Couples often argue over asset division during divorce. In fact, it is one of the most contentious parts of divorce for many.
However, some people believe that it is possible to determine how much a couple might argue based on finances alone. Is this true?
The rate of fights in different wealth brackets
Business Insider discusses how couples argue in divorce and its relation to wealth. While it may seem possible to a degree to predict the vitriol behind a divorce on assets and wealth alone, studies show it may actually be more complex.
For example, upper-middle class couples fight more than anyone else. They even earned the nickname “the fighting class” from the media due to the high rates of disputes and terse divorces within this bracket.
However, even wealthier couples of over $5 million in net worth did not have the same trouble. In fact, they had more amiable divorces than any other wealth bracket.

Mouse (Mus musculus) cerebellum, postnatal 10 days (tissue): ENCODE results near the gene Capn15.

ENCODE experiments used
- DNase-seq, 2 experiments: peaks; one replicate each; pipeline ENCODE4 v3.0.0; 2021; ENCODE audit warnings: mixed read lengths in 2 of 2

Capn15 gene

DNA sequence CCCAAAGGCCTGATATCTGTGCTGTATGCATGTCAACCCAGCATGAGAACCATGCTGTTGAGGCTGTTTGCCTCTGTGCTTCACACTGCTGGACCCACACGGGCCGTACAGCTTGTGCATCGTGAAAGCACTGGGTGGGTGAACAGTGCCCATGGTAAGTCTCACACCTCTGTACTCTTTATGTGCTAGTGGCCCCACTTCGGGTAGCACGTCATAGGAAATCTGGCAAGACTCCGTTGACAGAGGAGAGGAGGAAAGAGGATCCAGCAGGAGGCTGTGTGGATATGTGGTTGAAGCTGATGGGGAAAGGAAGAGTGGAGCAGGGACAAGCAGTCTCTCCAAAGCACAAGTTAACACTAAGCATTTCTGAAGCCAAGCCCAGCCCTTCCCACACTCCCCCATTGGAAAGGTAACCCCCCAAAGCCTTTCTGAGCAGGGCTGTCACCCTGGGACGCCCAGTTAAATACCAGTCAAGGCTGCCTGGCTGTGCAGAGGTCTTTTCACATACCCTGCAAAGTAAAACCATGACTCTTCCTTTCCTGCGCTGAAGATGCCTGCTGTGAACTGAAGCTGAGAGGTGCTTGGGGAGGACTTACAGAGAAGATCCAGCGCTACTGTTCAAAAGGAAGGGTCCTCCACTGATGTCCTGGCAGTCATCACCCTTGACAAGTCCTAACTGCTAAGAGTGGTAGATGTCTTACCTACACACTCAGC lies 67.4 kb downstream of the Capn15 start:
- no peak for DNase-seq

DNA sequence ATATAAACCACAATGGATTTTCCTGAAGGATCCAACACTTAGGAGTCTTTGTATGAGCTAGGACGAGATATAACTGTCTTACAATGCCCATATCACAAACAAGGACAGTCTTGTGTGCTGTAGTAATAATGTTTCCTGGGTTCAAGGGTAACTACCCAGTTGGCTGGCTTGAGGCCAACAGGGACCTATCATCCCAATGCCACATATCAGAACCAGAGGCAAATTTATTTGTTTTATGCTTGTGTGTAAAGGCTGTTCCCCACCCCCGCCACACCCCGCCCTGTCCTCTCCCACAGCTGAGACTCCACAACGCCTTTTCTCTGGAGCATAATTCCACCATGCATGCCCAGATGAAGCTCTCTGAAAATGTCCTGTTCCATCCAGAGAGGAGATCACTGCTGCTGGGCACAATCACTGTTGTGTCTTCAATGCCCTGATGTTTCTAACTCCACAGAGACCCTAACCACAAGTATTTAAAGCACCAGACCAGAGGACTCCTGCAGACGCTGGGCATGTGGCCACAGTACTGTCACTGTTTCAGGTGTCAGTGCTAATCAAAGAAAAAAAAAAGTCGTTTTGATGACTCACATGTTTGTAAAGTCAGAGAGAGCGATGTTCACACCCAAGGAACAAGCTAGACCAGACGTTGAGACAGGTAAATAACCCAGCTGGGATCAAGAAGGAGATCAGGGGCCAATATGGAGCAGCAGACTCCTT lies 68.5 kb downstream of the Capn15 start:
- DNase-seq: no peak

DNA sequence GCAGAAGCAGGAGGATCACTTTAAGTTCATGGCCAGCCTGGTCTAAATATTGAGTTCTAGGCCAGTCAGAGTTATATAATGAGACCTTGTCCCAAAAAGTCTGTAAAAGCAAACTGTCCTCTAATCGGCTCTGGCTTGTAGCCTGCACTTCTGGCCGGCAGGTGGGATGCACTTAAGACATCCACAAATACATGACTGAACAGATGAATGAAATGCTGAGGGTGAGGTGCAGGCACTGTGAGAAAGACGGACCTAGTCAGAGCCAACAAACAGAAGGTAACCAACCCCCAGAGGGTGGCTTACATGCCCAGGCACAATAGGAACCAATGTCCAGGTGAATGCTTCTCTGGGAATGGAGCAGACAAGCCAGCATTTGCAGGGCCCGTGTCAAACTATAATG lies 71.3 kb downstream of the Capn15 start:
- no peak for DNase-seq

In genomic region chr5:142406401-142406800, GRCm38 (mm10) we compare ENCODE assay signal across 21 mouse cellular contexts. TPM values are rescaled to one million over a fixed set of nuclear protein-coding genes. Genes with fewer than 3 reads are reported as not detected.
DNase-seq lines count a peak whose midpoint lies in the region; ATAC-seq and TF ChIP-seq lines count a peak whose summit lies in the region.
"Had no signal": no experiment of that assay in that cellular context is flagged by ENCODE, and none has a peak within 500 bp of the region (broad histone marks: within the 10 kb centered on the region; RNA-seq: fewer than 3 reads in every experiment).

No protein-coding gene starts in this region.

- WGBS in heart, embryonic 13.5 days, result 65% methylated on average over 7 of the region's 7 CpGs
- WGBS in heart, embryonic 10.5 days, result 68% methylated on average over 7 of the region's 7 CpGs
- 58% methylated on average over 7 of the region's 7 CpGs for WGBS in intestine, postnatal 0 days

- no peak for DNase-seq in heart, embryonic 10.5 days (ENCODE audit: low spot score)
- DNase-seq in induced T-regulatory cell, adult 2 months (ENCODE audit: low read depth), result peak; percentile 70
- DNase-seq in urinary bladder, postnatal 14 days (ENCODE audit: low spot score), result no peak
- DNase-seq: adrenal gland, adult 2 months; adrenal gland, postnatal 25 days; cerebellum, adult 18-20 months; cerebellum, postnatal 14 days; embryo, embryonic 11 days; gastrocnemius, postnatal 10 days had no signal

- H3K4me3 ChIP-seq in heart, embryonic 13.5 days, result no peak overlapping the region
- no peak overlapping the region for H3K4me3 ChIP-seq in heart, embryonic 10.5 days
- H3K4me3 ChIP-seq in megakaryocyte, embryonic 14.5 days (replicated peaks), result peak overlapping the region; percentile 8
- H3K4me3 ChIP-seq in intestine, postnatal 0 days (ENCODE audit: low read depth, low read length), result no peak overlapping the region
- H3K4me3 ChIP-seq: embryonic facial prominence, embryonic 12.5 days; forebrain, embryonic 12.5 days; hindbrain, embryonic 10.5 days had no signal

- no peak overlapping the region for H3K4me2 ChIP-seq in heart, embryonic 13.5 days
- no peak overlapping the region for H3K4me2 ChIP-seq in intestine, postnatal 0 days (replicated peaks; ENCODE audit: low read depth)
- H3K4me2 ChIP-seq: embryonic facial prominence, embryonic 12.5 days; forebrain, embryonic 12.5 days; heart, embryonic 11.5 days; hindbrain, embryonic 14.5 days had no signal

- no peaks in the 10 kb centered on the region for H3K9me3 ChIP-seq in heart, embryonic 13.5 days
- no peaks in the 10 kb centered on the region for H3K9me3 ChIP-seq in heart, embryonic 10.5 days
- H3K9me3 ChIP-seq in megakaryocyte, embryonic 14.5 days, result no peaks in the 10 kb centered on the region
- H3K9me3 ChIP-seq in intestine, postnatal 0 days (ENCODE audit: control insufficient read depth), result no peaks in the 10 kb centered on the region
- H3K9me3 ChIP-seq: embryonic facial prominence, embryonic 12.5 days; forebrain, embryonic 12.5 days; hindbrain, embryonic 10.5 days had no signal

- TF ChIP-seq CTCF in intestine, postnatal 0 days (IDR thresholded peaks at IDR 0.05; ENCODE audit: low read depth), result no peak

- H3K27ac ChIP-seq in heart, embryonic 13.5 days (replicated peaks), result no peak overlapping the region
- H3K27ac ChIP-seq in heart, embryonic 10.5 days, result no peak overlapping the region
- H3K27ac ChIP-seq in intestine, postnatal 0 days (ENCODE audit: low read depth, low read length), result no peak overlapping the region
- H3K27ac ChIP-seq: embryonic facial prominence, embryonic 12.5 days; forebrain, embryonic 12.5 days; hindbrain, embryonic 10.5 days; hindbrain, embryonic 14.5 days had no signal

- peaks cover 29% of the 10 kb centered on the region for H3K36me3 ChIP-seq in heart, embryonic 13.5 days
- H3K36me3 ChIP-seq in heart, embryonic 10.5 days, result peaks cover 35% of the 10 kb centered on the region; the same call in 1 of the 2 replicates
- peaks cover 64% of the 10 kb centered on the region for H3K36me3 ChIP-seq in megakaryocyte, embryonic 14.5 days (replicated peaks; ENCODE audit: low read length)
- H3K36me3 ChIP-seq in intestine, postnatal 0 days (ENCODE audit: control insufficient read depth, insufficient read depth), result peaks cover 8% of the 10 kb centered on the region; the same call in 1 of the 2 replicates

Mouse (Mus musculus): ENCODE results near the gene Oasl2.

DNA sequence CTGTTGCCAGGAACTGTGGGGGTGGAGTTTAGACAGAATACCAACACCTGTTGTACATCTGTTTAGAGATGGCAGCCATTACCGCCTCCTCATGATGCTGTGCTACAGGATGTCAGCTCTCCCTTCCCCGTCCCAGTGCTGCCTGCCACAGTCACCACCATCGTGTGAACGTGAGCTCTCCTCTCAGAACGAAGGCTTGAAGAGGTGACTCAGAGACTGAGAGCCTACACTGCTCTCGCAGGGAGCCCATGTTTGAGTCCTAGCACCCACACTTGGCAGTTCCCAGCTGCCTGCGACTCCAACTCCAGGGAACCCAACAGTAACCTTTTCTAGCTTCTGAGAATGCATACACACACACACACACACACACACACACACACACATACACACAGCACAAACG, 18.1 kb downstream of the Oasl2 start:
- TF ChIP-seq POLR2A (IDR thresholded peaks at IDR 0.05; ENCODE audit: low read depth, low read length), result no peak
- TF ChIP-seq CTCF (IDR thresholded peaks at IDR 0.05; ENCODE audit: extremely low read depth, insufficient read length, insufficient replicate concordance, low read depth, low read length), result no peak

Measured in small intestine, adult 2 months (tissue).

How psychology impacts arguments
So how do these two pieces of information reconcile with each other? In essence, speculation indicates that wealth itself does not dictate the arguments in a couple’s divorce so much as how the couple feels about that wealth.
Couples with more money feel more financially secure. This financial security allows them to approach the divorce with less tension, fear, worry and apprehension. Ultimately, this may make amiable and collaborative divorces more possible.
On the other hand, even couples with a decent amount of wealth may feel financially insecure. This insecurity causes both members to want to hold on to as many assets as possible, thus fueling the fighting.